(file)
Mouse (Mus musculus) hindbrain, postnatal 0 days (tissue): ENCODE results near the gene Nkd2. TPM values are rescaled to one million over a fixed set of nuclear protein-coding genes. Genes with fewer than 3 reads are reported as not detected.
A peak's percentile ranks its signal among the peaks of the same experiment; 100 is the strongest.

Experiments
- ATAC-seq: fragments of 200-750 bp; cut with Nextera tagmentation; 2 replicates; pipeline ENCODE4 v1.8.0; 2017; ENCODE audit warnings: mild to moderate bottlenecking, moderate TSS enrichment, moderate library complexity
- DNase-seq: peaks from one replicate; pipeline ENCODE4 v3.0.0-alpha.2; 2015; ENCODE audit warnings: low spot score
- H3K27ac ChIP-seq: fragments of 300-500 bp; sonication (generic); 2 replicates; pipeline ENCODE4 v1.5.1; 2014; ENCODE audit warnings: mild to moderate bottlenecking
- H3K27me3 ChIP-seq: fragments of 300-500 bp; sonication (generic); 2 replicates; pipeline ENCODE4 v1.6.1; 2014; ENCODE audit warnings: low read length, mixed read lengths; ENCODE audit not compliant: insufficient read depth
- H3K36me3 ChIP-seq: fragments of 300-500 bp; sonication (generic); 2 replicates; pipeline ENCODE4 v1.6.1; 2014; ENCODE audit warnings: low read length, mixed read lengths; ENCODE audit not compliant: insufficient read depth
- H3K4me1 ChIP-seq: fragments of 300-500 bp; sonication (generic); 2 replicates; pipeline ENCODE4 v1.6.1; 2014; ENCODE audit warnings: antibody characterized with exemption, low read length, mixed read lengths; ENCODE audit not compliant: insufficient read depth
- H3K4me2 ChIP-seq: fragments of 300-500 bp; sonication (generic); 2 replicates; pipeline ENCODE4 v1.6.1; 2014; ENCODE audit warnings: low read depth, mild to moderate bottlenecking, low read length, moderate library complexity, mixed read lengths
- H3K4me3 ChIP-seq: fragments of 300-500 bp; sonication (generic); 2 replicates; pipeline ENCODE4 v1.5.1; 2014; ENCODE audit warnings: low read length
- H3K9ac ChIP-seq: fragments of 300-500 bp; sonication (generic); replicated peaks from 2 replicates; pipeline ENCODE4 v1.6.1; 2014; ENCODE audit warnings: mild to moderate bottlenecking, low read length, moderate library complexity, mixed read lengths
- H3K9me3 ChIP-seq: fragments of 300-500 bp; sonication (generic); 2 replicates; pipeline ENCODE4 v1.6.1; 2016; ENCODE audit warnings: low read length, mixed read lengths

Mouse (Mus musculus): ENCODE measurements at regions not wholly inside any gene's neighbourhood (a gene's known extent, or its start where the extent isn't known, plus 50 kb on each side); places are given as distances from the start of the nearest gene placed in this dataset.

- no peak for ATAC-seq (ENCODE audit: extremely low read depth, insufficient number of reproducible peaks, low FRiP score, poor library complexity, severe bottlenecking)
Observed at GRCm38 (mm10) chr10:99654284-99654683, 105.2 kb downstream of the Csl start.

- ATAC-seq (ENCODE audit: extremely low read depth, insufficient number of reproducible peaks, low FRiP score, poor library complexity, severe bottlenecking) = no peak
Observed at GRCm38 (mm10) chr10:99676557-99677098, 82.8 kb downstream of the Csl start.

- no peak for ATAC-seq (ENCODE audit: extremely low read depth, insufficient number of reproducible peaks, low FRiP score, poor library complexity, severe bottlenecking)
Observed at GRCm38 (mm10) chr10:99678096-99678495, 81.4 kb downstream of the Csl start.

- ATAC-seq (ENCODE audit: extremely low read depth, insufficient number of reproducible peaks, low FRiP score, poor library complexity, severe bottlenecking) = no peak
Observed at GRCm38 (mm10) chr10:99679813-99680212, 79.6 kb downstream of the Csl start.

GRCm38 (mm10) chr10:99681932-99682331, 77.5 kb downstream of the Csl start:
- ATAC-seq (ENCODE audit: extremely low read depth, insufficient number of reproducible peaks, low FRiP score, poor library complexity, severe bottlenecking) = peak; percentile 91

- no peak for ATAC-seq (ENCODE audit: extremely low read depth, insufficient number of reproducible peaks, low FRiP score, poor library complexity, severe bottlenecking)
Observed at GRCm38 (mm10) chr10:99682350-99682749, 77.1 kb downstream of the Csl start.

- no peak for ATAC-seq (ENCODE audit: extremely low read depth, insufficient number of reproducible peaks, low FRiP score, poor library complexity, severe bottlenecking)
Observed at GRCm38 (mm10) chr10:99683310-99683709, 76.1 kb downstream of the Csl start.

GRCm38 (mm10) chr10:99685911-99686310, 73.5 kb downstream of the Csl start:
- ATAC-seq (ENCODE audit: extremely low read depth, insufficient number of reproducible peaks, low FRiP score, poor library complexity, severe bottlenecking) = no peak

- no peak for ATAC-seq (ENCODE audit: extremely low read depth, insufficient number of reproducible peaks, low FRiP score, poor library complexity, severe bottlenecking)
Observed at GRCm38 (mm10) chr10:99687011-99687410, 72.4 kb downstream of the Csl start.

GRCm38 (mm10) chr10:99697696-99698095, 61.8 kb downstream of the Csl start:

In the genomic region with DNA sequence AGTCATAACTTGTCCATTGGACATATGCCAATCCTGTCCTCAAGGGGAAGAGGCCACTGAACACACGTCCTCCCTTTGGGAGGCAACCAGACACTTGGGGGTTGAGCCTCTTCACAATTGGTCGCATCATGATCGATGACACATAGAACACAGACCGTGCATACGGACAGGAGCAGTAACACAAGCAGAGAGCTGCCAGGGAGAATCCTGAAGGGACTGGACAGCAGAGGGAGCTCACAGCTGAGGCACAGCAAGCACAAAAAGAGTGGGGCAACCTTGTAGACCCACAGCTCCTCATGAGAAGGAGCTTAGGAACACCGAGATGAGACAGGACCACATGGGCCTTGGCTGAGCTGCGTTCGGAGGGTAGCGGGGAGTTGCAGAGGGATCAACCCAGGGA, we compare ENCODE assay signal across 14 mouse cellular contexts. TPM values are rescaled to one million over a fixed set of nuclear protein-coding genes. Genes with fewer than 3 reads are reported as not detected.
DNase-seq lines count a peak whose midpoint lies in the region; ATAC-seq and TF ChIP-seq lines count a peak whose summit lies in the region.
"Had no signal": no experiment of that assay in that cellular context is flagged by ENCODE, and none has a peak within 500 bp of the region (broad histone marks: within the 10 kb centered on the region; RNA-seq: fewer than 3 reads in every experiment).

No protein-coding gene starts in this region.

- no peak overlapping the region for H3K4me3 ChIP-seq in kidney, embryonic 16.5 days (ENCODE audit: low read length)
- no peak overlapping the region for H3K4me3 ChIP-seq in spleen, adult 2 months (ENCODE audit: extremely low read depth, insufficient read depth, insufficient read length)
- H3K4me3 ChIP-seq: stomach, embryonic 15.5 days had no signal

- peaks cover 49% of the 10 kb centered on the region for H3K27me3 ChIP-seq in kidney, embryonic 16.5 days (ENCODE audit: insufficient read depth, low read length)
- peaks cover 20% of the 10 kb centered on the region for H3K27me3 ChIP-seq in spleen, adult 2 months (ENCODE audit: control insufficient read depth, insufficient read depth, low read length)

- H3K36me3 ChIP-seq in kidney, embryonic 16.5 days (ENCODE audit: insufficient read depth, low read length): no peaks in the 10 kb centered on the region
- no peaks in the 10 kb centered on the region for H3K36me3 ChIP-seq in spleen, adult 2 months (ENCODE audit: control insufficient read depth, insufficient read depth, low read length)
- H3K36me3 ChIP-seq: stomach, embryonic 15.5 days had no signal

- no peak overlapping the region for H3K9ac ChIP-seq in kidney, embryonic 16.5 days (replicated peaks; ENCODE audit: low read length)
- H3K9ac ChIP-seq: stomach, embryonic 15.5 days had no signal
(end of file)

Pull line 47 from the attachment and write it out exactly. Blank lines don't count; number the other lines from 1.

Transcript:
- H3K9ac ChIP-seq: stomach, embryonic 15.5 days had no signal